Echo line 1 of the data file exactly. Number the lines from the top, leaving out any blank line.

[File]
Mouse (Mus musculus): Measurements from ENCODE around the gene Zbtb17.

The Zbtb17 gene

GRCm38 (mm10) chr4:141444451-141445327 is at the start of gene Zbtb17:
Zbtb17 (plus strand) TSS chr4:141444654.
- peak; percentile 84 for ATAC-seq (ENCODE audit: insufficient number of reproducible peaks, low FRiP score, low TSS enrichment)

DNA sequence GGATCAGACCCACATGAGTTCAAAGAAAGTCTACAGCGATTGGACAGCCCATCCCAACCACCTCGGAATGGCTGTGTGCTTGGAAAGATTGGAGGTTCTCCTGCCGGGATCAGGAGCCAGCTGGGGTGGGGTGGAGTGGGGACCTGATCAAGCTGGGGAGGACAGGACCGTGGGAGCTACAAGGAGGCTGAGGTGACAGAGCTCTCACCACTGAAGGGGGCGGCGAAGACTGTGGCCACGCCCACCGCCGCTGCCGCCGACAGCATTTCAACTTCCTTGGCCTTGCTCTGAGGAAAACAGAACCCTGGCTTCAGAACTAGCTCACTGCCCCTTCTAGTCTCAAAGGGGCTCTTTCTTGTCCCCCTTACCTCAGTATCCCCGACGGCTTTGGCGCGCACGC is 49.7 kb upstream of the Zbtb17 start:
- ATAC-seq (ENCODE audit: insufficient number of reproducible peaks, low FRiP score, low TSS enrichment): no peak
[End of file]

Mouse (Mus musculus): Measurements from ENCODE around the gene Zbtb17.